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Mathematical Problems in Engineering
Volume 2012 (2012), Article ID 532610, 6 pages
http://dx.doi.org/10.1155/2012/532610
Research Article

Stable One-Dimensional Periodic Wave in Kerr-Type and Quadratic Nonlinear Media

Department of Constructive and Technological Engineering—Lasers and Fibre Optic Communications, National Institute of R&D for Optoelectronics INOE 2000, 409 Atomistilor Street, P.O. Box MG-5, 077125 Magurele, Ilfov, Romania

Received 6 December 2011; Revised 9 February 2012; Accepted 13 February 2012

Academic Editor: Cristian Toma

Copyright © 2012 Roxana Savastru et al. This is an open access article distributed under the Creative Commons Attribution License, which permits unrestricted use, distribution, and reproduction in any medium, provided the original work is properly cited.

Abstract

We present the propagation of optical beams and the properties of one-dimensional (1D) spatial solitons (“bright” and “dark”) in saturated Kerr-type and quadratic nonlinear media. Special attention is paid to the recent advances of the theory of soliton stability. We show that the stabilization of bright periodic waves occurs above a certain threshold power level and the dark periodic waves can be destabilized by the saturation of the nonlinear response, while the dark quadratic waves turn out to be metastable in the broad range of material parameters. The propagation of (1+1) a dimension-optical field on saturated Kerr media using nonlinear Schrödinger equations is described. A model for the envelope one-dimensional evolution equation is built up using the Laplace transform.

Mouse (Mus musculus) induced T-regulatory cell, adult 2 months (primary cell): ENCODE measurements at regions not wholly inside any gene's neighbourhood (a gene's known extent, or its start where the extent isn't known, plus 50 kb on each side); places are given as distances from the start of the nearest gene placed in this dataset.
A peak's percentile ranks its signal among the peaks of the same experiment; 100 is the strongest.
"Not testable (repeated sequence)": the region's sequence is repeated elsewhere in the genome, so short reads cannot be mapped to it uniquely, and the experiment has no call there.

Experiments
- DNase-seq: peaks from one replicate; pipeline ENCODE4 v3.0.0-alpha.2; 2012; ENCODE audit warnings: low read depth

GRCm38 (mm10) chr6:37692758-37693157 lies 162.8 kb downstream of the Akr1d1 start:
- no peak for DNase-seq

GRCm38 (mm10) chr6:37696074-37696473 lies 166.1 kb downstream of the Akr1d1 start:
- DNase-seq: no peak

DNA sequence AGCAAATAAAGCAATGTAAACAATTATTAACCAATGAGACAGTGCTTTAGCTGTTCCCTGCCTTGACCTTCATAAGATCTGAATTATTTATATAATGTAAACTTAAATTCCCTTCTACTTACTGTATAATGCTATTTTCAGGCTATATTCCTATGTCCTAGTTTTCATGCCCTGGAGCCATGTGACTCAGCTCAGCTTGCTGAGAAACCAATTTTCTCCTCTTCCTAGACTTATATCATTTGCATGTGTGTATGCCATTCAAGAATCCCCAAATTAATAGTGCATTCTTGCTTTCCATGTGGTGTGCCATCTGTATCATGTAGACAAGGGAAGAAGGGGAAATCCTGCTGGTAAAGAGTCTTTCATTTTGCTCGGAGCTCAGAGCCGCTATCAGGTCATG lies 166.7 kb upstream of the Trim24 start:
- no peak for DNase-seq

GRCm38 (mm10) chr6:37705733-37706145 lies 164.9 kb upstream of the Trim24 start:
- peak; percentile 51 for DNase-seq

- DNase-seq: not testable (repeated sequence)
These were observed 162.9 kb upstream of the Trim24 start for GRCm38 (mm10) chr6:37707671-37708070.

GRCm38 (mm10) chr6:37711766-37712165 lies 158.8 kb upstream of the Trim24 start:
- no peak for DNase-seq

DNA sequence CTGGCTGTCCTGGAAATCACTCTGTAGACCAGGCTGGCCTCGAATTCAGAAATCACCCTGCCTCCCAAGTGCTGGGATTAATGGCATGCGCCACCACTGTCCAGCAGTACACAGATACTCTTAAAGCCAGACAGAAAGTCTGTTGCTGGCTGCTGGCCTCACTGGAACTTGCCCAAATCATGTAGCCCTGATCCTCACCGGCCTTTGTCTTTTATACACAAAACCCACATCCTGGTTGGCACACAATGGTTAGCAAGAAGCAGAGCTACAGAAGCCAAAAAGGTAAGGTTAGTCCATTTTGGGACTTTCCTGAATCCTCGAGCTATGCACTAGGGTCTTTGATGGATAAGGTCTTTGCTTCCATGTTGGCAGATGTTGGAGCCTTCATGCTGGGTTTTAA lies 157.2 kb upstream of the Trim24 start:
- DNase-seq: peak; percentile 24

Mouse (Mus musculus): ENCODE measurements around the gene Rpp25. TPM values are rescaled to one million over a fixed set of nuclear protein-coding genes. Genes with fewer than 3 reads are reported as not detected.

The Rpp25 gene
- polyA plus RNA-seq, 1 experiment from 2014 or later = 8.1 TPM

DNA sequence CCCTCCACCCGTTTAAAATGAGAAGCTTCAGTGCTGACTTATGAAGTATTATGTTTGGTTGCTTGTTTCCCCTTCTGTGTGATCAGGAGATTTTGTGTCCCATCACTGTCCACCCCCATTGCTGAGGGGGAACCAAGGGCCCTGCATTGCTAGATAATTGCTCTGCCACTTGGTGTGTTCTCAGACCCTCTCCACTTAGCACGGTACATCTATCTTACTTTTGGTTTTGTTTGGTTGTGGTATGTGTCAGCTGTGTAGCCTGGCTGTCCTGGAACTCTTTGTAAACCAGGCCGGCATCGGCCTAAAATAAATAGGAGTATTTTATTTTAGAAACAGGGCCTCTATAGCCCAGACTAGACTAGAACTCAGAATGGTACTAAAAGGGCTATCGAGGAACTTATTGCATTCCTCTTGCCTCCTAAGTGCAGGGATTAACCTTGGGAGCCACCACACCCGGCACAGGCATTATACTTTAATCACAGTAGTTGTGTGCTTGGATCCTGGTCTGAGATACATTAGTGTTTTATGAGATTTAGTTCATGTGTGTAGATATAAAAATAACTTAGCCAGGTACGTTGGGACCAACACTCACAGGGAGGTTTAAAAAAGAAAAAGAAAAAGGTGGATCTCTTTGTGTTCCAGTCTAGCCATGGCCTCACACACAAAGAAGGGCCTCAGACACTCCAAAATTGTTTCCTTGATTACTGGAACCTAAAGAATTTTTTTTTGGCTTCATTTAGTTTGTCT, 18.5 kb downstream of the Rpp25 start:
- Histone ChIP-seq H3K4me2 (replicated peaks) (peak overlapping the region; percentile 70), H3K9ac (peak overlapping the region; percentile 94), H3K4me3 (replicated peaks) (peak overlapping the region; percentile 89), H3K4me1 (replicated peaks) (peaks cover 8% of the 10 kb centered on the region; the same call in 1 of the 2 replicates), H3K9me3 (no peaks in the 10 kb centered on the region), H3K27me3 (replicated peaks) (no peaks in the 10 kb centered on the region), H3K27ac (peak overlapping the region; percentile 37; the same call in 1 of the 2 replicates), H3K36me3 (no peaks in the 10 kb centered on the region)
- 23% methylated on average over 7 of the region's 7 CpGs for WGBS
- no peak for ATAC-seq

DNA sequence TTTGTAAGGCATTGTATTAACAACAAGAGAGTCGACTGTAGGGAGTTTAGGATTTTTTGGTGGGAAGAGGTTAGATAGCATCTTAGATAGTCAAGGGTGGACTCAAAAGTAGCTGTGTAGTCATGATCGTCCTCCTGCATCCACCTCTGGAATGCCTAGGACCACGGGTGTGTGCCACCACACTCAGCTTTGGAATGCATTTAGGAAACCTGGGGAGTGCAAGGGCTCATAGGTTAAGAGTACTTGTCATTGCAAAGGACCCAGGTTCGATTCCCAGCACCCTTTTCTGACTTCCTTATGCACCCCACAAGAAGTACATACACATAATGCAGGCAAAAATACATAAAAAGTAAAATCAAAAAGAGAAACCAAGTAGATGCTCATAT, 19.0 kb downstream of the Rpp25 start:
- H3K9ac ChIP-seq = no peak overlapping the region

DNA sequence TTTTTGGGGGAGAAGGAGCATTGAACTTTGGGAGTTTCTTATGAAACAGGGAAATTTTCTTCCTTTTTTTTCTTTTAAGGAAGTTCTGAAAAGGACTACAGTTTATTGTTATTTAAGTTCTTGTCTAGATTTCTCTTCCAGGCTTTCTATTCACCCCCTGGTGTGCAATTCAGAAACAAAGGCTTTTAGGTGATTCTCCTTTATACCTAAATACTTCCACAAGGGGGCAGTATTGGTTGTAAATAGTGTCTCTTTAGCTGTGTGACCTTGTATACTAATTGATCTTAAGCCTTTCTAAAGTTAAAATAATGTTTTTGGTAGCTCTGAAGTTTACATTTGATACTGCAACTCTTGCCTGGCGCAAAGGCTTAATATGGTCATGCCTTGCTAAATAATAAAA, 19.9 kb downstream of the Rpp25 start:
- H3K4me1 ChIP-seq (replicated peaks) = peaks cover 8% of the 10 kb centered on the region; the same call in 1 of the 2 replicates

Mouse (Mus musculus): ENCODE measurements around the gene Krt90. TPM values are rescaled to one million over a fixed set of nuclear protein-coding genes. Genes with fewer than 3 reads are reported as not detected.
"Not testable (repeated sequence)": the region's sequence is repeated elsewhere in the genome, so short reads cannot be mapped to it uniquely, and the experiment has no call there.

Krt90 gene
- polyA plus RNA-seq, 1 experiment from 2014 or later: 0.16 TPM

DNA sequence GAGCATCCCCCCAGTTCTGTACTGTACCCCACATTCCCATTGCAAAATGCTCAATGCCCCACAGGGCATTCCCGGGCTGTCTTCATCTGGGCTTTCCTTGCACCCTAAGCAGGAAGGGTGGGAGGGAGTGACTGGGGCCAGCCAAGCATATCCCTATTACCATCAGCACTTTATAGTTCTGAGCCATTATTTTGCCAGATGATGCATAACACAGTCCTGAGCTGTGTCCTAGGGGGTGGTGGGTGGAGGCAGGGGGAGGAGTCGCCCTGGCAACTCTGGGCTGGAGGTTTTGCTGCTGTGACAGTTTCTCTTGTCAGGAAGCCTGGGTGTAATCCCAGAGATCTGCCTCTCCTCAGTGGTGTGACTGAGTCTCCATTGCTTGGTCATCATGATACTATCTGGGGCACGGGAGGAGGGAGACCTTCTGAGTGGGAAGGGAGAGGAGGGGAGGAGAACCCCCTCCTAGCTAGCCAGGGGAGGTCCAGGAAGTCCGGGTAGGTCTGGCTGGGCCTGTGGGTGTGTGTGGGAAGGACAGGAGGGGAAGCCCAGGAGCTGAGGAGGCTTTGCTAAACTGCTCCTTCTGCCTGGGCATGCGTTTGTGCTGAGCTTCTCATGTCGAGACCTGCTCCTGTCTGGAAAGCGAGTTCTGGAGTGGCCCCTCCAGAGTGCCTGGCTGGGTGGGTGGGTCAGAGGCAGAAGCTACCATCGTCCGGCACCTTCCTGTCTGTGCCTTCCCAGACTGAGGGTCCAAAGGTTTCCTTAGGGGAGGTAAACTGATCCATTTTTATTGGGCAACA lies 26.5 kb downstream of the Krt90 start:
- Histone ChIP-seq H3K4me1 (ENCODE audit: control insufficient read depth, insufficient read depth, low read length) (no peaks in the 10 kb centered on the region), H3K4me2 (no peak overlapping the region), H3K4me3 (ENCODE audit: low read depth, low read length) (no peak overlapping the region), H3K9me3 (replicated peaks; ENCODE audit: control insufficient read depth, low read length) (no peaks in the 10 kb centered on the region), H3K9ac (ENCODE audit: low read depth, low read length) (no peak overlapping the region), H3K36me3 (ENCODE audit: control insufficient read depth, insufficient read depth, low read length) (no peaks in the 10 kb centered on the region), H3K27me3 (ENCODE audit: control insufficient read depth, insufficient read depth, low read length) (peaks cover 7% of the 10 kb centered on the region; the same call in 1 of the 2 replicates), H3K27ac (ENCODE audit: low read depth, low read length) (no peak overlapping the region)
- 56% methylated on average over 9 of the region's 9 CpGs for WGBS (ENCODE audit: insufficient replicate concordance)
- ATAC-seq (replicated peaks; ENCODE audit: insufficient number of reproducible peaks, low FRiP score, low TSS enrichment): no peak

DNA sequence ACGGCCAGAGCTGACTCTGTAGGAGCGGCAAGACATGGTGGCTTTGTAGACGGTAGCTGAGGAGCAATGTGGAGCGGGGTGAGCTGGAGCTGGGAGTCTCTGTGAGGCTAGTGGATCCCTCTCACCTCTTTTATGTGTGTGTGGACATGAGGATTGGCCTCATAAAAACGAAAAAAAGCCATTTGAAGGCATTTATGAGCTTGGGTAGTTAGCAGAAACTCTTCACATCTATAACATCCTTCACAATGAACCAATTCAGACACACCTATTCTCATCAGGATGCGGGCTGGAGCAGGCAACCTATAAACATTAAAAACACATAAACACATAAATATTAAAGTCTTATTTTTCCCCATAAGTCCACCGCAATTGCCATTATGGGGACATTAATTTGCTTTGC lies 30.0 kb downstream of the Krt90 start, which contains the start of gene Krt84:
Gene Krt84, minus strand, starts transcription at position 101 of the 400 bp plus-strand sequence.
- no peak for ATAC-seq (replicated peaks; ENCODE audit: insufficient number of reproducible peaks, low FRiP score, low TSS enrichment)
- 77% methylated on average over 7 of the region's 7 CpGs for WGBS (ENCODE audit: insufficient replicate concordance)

1. Introduction

The discrete spatial optical solitons have been introduced and studied theoretically as spatially localized modes of periodic optical structures [1]. A standard theoretical approach in the study of the discrete spatial optical solitons is based on the derivation of an effective discrete nonlinear Schrödinger equation and the analysis of its stationary localized solitons-discrete localized modes [1, 2].

The spatial solitons may exist in a broad branch of nonlinear materials, such as cubic Kerr, saturable, thermal, reorientation, photorefractive, and quadratic media, and periodic systems. Furthermore, the existence of solitons varies in topologies and dimensions [3].

The theory of spatial optical solitons has been based on the nonlinear Schrödinger (NLS) equation with a cubic nonlinearity, which is exactly integrable by means of the inverse scattering (IST) technique. From the physical point of view, the integrable NLS equation describes the -dimensional beams in a Kerr (cubic) nonlinear medium in the framework of the so-called paraxial approximation [4].

Bright solitons are formed due to the diffraction or dispersion compensated by self-focusing nonlinearity and appear as an intensity hump in a zero background. Solitons, which appear as intensity dips with a CW background, are called dark soliton [3].

Kerr solitons rely primarily on a physical effect, which produces an intensity-dependent change in refractive index [3].